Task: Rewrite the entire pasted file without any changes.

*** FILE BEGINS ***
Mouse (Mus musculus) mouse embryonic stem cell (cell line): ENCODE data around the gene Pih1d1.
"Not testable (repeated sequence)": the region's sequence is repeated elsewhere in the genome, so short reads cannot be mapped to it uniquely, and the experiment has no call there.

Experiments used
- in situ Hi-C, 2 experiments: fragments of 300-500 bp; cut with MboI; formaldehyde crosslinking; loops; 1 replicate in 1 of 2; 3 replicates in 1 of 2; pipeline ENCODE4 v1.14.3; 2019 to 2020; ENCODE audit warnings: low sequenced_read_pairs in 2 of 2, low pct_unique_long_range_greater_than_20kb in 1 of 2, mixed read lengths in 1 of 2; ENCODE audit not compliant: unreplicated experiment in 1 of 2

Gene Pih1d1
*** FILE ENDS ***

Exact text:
Mouse (Mus musculus) mouse embryonic stem cell (cell line): ENCODE data around the gene Pih1d1.
"Not testable (repeated sequence)": the region's sequence is repeated elsewhere in the genome, so short reads cannot be mapped to it uniquely, and the experiment has no call there.

Experiments used
- in situ Hi-C, 2 experiments: fragments of 300-500 bp; cut with MboI; formaldehyde crosslinking; loops; 1 replicate in 1 of 2; 3 replicates in 1 of 2; pipeline ENCODE4 v1.14.3; 2019 to 2020; ENCODE audit warnings: low sequenced_read_pairs in 2 of 2, low pct_unique_long_range_greater_than_20kb in 1 of 2, mixed read lengths in 1 of 2; ENCODE audit not compliant: unreplicated experiment in 1 of 2

Gene Pih1d1